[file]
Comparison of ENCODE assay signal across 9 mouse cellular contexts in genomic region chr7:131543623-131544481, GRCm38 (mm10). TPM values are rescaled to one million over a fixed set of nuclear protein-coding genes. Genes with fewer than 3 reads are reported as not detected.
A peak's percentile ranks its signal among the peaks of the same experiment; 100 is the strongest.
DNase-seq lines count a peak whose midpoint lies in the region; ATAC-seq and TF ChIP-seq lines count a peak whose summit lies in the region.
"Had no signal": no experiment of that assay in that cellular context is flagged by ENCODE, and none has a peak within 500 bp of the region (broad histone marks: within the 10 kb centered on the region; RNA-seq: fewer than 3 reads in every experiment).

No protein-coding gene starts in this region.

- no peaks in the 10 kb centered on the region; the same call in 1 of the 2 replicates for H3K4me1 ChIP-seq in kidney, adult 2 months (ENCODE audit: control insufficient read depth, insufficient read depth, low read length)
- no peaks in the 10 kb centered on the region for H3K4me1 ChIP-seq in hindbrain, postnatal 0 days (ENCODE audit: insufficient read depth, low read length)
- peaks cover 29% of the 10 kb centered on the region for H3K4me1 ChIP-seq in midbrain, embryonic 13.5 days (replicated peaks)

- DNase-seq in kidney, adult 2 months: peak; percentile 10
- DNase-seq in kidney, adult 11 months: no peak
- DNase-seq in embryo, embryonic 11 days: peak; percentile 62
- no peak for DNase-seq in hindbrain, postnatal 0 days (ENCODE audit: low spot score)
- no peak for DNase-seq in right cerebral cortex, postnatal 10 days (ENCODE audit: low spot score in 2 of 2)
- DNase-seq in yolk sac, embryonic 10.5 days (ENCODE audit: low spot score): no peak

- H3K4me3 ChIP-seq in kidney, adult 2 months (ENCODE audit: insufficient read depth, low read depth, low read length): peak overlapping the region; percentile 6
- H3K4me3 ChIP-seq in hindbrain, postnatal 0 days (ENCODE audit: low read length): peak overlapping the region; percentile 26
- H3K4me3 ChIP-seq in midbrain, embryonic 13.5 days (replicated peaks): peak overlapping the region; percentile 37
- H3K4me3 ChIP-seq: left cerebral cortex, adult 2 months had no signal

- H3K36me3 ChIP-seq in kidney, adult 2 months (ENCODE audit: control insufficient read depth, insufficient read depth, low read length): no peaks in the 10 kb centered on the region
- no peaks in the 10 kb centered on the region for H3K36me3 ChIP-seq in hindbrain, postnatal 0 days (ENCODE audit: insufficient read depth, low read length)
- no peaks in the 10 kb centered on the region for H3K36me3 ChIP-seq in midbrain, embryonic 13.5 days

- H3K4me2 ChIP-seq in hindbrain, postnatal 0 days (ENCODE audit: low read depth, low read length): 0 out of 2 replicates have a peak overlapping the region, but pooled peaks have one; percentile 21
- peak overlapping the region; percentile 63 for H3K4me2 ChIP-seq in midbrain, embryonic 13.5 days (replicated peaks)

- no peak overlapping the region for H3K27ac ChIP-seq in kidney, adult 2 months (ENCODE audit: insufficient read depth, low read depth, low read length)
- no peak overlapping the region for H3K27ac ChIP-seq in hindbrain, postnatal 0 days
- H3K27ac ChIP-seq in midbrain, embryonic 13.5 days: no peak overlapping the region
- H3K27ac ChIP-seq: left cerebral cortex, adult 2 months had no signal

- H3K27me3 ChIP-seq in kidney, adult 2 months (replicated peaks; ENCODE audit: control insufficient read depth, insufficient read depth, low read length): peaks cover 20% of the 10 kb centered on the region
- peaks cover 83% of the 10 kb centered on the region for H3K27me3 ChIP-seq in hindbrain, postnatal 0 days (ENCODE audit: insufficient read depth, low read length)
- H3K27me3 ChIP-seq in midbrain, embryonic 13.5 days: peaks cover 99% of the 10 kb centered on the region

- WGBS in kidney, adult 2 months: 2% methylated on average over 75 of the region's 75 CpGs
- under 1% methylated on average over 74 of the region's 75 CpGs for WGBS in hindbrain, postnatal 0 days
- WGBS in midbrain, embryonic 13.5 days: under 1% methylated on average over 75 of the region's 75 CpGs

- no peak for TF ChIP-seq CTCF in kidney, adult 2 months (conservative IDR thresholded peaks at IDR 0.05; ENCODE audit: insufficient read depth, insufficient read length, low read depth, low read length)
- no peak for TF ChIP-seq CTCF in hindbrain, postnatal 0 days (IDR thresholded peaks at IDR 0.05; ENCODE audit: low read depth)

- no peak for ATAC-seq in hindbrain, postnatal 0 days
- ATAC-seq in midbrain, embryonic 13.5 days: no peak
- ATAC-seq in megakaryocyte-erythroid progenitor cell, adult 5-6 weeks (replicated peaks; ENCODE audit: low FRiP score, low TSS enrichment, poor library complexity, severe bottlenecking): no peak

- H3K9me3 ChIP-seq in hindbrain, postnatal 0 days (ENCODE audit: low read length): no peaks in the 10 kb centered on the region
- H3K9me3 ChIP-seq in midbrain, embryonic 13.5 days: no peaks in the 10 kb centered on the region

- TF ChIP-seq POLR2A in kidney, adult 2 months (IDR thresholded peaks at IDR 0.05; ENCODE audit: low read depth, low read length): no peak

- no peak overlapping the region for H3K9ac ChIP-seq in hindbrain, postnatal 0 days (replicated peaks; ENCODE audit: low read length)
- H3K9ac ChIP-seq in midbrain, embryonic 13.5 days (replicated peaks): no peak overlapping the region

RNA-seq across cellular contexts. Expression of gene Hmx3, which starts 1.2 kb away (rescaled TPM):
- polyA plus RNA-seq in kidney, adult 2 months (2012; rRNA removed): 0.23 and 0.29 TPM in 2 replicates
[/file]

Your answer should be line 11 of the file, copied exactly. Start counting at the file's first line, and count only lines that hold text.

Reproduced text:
- DNase-seq in embryo, embryonic 11 days: peak; percentile 62